Anime: What Makes It So Special?
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Anime: What Makes It So Special?

By ELIZABETH GIBSON for The J-Pop Exchange

I remember the first time I had ever heard of anime.

Somewhere around 2007 or so, I was perusing through Myspace (like every other 14 year old was doing in the aughties). I was painstakingly picking my “Top 8” friends when I came across a relatively new friend’s profile. She had just moved to the small town I had grown up in, and her page was chock full of this type of animation I wasn’t too familiar with.

In fact, I had never seen anything like it. The characters had these completely unique, vibrant expressions, and the graphics were so colorful. The art and themes were so unusual and fantastical. I was intrigued.

Her Myspace page featured a couple of blogs about the “best animes of all time” and her “favorite anime at the moment,” as well as a post about how she always got upset when people called Japanese animation “cartoons.” There were a few of her own drawings inspired by anime characters and even some photos of her cosplaying (something else I had never heard of at the time). I thought it was so sophisticated that she was so into this thing that I had never even encountered.

Having not talked to her a lot in “real” life, as she was a new transplant to the area, I went up to her in the halls of our junior high the next day to ask her about her experience with anime.

Unfortunately, having learned by reading and not by listening, I made a bit of a mispronunciation.

“Did you just say ‘ah-nih-mee?’” she asked, laughing. “It’s pronounced ‘ah-knee-may.’”

My face turned beet red.

“Oh, no, that’s okay.” She opened up her locker and I took a peek inside while she switched books to and from her backpack. The walls of her locker were covered with drawings and photos of anime characters. “What do you want to know?” she asked.

She was very nice about my pronunciation snafu, and we talked about anime as well as her other interests for awhile. Unfortunately, by the end of the school year, her family moved again (as her father was in the military). So my source of all things anime was off to Arizona, probably to teach some other innocent teen how to properly pronounce the word.

It’s been over a decade since my first encounter with anime, and only now have I begun really delving into its whole expansive universe. I can tell there are some genres I won’t be into as much (action/adventure) and some I will really like (more slice of life stuff), although my husband has some suggestions all lined up for me. I’m having a great time with it. We recently began watching some Studio Ghibli films and I really loved My Neighbor Totoro. I think I want to watch From Up on Poppy Hill and The Wind Rises next.

These days, I’m interested in the history of anime and even the etymology of the word itself rather than simply critiquing and enjoying a show or a movie at face value.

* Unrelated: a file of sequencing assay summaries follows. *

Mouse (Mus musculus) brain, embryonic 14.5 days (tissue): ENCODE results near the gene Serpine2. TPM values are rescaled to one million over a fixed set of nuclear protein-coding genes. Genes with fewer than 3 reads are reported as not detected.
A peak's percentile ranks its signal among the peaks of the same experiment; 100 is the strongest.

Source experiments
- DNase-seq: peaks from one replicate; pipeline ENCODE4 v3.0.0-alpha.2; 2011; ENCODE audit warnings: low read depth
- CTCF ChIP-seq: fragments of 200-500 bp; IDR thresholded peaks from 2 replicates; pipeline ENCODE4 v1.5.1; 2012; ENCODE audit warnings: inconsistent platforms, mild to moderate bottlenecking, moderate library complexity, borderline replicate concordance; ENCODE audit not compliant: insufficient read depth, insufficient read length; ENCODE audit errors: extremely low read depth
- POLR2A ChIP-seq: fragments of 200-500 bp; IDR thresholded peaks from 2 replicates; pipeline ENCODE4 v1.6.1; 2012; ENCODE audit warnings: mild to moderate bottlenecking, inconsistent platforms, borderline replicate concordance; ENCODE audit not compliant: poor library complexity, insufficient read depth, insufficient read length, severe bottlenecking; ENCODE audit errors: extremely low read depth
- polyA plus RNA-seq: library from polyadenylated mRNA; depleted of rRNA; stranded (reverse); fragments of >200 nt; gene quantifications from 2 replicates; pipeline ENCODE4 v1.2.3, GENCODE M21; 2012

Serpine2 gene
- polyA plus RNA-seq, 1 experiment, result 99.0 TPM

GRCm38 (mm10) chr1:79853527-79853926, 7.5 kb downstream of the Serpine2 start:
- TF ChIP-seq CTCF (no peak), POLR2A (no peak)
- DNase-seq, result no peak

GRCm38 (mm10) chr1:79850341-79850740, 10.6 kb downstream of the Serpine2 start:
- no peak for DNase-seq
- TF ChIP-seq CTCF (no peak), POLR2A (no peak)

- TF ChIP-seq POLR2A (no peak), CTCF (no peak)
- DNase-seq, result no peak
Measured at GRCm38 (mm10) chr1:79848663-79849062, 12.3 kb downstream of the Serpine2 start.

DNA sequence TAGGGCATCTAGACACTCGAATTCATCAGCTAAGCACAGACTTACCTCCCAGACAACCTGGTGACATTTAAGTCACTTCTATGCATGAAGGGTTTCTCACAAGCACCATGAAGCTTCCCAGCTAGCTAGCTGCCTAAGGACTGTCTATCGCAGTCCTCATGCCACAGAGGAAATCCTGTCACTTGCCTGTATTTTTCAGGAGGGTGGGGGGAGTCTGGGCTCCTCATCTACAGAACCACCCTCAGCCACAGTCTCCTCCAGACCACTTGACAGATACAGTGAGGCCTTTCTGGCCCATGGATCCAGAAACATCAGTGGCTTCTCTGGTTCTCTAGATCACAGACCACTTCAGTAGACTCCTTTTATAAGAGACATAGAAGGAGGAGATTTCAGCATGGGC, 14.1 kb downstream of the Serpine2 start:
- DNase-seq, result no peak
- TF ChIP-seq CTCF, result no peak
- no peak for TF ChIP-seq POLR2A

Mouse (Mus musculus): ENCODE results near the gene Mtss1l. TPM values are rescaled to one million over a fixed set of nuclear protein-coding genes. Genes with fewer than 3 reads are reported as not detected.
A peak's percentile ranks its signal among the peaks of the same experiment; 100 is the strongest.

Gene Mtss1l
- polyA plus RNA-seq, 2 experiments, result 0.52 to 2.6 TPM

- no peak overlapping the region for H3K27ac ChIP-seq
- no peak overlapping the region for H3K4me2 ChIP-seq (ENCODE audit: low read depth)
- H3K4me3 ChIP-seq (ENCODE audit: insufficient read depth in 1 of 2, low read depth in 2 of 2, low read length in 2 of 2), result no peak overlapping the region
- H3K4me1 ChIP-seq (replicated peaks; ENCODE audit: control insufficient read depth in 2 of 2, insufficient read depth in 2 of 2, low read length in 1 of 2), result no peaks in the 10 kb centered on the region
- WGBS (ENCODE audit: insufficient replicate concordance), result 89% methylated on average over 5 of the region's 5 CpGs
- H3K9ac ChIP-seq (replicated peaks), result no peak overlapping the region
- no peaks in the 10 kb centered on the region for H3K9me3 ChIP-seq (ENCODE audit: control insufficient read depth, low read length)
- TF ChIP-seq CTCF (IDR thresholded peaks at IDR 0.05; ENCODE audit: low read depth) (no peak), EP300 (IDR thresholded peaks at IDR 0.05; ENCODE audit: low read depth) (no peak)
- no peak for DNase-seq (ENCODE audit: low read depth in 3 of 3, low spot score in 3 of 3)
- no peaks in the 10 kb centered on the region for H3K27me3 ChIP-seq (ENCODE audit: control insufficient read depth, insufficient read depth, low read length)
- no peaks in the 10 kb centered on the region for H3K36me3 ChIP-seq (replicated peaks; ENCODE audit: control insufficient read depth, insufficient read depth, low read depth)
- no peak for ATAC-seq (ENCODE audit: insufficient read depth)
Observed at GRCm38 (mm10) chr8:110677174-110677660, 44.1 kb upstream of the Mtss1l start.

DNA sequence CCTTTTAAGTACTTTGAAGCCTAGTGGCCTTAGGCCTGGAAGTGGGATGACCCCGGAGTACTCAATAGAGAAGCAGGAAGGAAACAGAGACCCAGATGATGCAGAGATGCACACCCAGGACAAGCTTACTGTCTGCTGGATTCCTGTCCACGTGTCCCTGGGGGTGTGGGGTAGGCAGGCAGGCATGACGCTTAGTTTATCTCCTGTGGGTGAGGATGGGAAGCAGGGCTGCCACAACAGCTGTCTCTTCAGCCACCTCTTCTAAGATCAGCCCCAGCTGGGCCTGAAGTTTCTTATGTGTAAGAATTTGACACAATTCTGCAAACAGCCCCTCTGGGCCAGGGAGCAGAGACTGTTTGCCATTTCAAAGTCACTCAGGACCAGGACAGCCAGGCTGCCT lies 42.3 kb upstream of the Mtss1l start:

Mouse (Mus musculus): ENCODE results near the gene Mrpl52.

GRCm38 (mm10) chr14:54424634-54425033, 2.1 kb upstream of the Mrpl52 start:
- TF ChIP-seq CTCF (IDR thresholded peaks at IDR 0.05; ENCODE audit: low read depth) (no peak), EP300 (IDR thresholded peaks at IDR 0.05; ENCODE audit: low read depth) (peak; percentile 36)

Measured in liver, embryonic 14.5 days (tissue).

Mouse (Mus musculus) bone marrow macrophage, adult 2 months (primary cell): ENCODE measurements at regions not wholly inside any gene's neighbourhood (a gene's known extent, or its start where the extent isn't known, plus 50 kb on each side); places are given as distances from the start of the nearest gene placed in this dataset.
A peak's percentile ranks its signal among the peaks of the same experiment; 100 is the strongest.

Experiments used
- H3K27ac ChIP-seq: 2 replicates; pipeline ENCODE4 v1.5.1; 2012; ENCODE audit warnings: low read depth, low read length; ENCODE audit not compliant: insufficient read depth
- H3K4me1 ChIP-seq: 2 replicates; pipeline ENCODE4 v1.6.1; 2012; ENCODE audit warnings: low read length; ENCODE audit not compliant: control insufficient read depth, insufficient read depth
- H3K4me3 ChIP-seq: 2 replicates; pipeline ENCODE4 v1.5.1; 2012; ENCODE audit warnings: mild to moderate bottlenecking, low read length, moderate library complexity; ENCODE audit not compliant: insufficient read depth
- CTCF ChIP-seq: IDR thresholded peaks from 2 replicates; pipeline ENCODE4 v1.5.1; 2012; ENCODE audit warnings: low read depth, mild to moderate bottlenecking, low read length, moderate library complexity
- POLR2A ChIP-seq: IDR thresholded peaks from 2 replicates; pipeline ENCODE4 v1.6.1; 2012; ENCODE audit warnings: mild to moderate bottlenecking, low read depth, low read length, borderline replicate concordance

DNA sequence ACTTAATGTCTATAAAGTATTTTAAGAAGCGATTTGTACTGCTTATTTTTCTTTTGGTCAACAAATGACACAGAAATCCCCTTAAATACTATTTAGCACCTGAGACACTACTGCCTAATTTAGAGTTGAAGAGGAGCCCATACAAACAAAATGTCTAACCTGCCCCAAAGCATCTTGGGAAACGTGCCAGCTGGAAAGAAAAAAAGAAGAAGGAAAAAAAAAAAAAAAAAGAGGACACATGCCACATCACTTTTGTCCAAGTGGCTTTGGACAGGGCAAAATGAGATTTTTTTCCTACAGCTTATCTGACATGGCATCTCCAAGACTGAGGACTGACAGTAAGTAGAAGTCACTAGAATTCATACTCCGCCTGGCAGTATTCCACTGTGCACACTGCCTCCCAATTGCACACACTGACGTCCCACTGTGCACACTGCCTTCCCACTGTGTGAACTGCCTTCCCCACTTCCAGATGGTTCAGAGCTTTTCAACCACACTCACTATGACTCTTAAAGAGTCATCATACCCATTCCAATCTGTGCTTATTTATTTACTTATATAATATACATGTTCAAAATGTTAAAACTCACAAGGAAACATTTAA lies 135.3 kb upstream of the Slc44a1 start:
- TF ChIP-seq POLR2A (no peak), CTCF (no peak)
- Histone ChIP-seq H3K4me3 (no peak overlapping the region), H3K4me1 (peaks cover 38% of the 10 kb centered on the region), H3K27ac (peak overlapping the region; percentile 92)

I find it very interesting, for example, that the word anime has been criticized extensively.

In 1987, Hayao Miyazaki — film director and co-founder of Studio Ghibli — said he despised the truncated word “anime” because to him it represented the desolation of the Japanese animation industry as a whole. He equated the desolation with animators lacking motivation and creating mass-produced, overly-expressionistic products lacking depth and sophistication, allegedly ignoring any emotion or thought. 1

I tend to disagree, and think that language is ever-evolving. In this case, the word “anime” evolved (at least for Westerners) into a simplistic term encompassing all forms of Japanese animation targeted to an adult and/or child audience. Also, just like there are occasionally not-so-great movies coming out of Hollywood, there are bound to be some sub-par anime films.

However, there are plenty of Japanese animators keeping the material fresh and of high quality, and, of course, finding a way to feature Japan's history, language and worldview in a beautiful, artistic way.

Over the last 40 years — despite having to overcome obstacles and the forever-changing landscape of retail, the economy and the internet — anime has become an international phenomenon, attracting millions of fans worldwide, and being translated into many languages.2

The rise in popularity over the past few decades is, I think, due to exactly why I was drawn to it over ten years ago: it’s different.

And it’s extraordinary.


1. Miyazaki, Hayao (July 31, 1996). "日本のアニメーションについて" [Thoughts on Japanese Animation]. 出発点 1979-1996 [Starting Point 1979-1996]. San Francisco: Viz Media. pp. 72ff. ISBN 978-1-4215-0594-7.
2. Yegulalp, Serdar. "A Brief History of Anime" ThoughtCo, Feb. 19, 2017,

More by Elizabeth Gibson:

It Started In Japan: A Brief History Of The Emoji

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